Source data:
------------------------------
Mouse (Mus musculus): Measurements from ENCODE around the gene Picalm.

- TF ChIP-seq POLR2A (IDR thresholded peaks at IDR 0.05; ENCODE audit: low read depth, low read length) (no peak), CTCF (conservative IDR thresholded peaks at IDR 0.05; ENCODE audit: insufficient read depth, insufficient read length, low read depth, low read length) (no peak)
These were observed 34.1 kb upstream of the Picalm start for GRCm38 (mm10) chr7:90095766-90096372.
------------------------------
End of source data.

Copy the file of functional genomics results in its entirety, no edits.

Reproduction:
Mouse (Mus musculus): Measurements from ENCODE around the gene Picalm.

- TF ChIP-seq POLR2A (IDR thresholded peaks at IDR 0.05; ENCODE audit: low read depth, low read length) (no peak), CTCF (conservative IDR thresholded peaks at IDR 0.05; ENCODE audit: insufficient read depth, insufficient read length, low read depth, low read length) (no peak)
These were observed 34.1 kb upstream of the Picalm start for GRCm38 (mm10) chr7:90095766-90096372.